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Sunday, July 14, 2024
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Why the office is good for you

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THE desertion of the office continues. There is no public health reason for it, and never was. Still, at first glance it’s a win-win. For employees, it can lessen or even eliminate the cost of childcare and commuting. For employers, overheads and sickness absence can be reduced, productivity (apparently) increased. Moreover, unlike other Covid measures we could all name, home-working is essentially voluntary and causes no physical injury. Whatever the perks, desk-bound staff have voted with their slippers. Hence the routine promotion of ‘remote’ or ‘hybrid’ working in today’s job adverts. All in all, what’s not to like?

Plenty, as it happens. The fabric of society is being torn in subtle ways, and this particular damage may not be repairable. We’re learning the hard way (though most in this parish knew it full well) that the economy can’t simply be switched off and on without profound repercussions. The abandonment of the office is one of them. There’s been a silent coup. Emboldened by two-and-a-half years of hysterical media and government over-reaction, a sizeable chunk of the workforce – especially the public sector – are milking Covid for an easier life. Senior managers, their hands on the same udder, turn a blind eye. Like much of the pandemic fiasco, this was depressingly predictable. The ‘experts’ confect and perpetuate a crisis and surprise, surprise, large swathes of Joe Public won’t let some aspects of it go.         

Critics of this workplace shift make sound arguments. Jacob Rees-Mogg, irked by legions of Sir Humphreys exchanging pinstripe suit for dressing-gown, has cited value for money for taxpayer-funded buildings. Well, yes, Minister. But it goes far beyond that. For one thing, the alleged productivity boost is dubious (clue: the unions trumpet it). Have you attempted to telephone a government department helpline lately? It soon becomes clear that the callow-sounding, under-trained adviser is at home. Unable to assist beyond basic inquiries, he has no means of transferring you to a more experienced colleague, assuming such a person still exists. You end up advising him.

Doubtless others manage it better, but I’m less industrious working from home. It isn’t so much the domestic distractions: I’m not a fridge-raider, and the cat leaves me in peace most of the time. Nor is it a dearth of supporting equipment – a laptop is all that’s necessary. But to attach my professional head securely I need the physical environment of the workplace, plus the corresponding sartorial getup. Perhaps it’s psychological: I eschew blurring the distinction between home and office. Fundamentally they are, and should remain, different worlds. There’s something healthy about closing the front door behind you and going to work.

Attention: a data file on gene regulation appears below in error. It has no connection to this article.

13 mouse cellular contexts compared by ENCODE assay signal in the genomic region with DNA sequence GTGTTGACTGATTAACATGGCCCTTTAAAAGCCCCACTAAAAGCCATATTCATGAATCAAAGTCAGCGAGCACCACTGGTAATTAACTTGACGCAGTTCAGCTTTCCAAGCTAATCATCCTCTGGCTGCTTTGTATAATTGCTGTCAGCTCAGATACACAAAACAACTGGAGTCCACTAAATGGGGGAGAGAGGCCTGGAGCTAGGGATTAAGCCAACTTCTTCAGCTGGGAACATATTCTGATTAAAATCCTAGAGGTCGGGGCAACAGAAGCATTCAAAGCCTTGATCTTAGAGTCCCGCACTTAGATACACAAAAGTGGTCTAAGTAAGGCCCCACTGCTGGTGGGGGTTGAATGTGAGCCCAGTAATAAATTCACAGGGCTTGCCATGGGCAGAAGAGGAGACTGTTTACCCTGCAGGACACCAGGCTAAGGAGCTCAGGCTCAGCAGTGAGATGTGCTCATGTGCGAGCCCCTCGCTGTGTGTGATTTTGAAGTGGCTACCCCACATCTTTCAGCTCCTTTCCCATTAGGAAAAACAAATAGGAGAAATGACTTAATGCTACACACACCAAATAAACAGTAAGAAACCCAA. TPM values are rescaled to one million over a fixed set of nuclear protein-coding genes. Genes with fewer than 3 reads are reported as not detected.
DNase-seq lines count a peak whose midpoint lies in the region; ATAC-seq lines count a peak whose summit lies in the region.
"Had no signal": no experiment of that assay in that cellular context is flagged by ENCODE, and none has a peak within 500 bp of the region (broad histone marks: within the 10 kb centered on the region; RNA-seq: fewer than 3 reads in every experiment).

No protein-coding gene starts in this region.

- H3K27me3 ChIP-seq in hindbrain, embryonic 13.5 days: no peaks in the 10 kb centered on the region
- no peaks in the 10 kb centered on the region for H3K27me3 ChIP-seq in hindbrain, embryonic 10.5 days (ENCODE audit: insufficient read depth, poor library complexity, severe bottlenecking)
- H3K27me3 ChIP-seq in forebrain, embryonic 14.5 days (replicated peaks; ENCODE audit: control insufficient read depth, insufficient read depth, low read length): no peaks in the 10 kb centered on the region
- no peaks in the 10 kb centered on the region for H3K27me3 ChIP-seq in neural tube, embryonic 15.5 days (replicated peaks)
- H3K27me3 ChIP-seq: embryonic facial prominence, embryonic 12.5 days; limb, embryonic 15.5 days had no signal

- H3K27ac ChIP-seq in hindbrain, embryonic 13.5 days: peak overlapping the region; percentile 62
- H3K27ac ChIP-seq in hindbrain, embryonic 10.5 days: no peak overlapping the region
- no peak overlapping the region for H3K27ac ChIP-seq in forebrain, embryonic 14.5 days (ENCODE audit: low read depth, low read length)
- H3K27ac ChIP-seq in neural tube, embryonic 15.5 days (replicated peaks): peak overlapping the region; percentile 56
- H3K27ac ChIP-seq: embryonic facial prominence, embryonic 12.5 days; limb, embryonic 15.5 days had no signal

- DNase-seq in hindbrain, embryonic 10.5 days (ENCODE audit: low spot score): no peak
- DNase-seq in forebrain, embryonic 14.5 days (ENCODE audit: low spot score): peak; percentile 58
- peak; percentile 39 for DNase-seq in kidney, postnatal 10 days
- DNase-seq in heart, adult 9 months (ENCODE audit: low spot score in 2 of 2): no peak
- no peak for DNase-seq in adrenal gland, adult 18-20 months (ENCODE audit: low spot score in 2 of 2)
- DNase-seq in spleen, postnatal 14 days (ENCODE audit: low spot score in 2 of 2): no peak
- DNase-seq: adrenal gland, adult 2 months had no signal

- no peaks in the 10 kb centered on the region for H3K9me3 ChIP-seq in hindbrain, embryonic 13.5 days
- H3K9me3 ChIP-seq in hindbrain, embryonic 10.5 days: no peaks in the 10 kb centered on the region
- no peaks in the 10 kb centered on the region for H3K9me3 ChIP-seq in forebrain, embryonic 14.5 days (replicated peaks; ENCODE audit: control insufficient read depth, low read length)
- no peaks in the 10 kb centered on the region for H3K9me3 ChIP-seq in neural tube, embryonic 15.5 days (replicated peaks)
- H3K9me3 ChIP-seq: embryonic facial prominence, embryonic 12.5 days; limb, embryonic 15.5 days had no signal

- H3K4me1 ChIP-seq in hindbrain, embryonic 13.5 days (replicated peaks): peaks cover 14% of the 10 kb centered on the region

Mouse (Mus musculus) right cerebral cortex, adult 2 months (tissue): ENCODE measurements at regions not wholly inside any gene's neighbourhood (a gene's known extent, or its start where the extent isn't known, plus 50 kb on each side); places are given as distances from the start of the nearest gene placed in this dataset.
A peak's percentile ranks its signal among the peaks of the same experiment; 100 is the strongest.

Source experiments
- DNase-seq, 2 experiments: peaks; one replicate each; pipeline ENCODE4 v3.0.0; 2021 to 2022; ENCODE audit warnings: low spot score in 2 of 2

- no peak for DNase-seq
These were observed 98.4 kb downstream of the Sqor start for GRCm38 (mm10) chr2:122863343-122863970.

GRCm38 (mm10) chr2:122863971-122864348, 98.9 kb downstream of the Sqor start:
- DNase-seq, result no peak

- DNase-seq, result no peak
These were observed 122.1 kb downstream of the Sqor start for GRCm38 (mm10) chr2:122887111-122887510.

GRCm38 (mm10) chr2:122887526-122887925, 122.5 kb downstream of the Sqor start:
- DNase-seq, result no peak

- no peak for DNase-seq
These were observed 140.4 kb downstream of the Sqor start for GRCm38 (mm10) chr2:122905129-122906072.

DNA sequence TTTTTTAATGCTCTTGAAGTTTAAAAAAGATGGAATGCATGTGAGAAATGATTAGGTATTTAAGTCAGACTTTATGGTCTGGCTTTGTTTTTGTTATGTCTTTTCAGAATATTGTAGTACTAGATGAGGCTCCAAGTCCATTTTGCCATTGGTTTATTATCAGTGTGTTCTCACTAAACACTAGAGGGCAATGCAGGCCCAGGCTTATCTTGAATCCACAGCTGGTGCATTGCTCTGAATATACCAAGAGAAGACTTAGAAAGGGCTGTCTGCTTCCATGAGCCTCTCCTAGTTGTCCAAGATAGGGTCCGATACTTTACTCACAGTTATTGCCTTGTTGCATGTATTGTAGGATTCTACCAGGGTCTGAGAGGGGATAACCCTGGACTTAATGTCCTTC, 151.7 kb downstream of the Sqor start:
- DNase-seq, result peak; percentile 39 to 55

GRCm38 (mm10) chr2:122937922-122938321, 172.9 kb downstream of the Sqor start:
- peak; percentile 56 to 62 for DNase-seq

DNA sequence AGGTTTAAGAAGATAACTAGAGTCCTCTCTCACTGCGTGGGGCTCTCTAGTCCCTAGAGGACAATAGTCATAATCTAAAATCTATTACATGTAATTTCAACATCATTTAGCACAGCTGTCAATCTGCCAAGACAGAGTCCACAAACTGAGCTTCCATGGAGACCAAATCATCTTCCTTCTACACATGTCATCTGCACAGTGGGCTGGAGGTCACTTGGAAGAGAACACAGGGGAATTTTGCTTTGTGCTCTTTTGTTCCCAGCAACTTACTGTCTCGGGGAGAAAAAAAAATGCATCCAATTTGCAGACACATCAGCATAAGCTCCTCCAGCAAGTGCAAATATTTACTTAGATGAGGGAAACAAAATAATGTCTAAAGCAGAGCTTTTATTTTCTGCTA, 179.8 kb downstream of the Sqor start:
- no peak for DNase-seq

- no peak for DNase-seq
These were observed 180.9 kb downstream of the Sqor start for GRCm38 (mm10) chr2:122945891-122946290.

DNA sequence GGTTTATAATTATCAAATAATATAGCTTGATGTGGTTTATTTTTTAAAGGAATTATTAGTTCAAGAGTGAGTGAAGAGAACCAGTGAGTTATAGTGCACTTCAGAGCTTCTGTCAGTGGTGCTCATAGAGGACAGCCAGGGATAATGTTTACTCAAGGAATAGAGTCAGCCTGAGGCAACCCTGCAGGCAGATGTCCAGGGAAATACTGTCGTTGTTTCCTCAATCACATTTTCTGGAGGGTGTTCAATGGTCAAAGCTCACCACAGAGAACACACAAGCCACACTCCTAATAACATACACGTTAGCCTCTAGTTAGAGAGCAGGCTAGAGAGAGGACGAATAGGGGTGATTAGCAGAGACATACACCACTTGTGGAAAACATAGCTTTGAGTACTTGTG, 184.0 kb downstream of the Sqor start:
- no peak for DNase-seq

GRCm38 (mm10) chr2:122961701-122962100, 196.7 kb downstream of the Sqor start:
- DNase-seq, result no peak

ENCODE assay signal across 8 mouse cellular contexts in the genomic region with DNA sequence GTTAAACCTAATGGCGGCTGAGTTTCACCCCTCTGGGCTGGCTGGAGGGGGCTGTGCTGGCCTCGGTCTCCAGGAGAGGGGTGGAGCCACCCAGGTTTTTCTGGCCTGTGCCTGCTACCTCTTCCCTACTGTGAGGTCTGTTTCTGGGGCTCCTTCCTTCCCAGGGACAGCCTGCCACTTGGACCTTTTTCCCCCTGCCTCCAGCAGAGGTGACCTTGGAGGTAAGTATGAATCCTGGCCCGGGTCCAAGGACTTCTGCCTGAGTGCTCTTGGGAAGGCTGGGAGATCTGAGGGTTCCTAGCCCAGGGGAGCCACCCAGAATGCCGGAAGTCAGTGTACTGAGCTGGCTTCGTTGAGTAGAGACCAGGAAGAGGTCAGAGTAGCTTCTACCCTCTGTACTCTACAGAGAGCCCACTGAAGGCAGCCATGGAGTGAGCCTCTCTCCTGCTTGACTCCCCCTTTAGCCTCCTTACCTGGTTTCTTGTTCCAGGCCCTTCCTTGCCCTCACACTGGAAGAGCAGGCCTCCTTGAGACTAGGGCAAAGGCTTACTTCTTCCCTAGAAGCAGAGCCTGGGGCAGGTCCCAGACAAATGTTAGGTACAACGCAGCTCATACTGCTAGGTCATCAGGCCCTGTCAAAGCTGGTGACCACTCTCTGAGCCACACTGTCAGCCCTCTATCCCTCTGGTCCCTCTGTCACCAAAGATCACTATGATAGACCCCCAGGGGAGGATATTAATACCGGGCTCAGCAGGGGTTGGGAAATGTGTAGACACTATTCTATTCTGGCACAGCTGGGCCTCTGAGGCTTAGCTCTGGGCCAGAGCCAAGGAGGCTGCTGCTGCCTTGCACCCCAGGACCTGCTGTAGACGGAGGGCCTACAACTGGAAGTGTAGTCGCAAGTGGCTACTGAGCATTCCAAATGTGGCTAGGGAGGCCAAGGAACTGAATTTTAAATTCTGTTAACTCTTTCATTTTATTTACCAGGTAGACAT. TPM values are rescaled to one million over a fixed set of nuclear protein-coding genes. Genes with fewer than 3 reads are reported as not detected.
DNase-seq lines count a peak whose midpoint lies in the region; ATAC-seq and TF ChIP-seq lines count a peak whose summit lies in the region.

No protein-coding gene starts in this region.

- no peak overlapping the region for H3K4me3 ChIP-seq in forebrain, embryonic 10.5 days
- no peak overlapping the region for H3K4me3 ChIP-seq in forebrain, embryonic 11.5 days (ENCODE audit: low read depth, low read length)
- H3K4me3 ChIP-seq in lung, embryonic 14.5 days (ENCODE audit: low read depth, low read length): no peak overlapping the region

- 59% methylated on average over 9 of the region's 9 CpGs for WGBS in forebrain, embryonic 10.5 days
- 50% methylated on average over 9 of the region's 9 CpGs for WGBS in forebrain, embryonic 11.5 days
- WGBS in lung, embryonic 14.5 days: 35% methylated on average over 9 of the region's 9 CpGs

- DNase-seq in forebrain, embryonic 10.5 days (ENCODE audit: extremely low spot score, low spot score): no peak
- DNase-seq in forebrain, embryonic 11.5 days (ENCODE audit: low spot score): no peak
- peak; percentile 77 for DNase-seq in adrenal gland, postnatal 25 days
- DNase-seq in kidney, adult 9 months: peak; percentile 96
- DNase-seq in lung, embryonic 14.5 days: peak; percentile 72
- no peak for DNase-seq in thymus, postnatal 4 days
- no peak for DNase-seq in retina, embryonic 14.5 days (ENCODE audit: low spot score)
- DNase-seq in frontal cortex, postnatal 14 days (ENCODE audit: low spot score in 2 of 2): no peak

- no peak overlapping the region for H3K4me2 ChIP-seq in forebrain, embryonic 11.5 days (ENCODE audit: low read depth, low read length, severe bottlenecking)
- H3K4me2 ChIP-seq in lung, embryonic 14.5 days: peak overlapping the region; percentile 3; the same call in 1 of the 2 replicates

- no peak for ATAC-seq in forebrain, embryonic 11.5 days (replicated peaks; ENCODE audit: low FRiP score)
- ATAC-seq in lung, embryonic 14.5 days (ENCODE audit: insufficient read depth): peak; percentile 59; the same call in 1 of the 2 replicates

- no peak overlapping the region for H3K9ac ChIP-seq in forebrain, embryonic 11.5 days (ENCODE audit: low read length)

There are drawbacks. Office politics bores me rigid. Ditto the near-constant flow of woke pronouncements from HR. Yet the good still outweighs the bad. Most importantly, there’s often (though not always) a sense of camaraderie. Sharing not just the same employer but office space fosters a togetherness which Zoom can’t replicate.

It’s something of a cliché, but chatting spontaneously with – bouncing ideas off – colleagues in the corridor or canteen really does grease the wheels of staff relations. How many millions of these exchanges have been lost since the office exodus began? And to what extent has this blunted the communication skills of workers? Obvious to say, but you can’t network as effectively sitting at home. Nor, for that matter, can you kindle an office romance – no minor thing when that’s where up to a third of all relationships start.   

Post-pandemic, there’s a palpable sense of disengagement – even indolence – abroad. The office-turned-kitchen-table worker is a symbol and symptom of this. Goodness knows the Covid response was disastrous enough already. The last thing we needed to adopt, seemingly for the long run, was a more atomised way of working. Granted, the office, full of pen-pushers like me, was never remotely as instrumental as the shop floor or shipyard in making this country a commercial powerhouse. Yet in its own modest way it too reflected the Protestant work ethic. And in bringing people together under one roof, it nourished a social cohesion which is fast slipping through our fingers.

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Stuart Major
Stuart Major
Stuart Major is an independent scholar based in Sussex.

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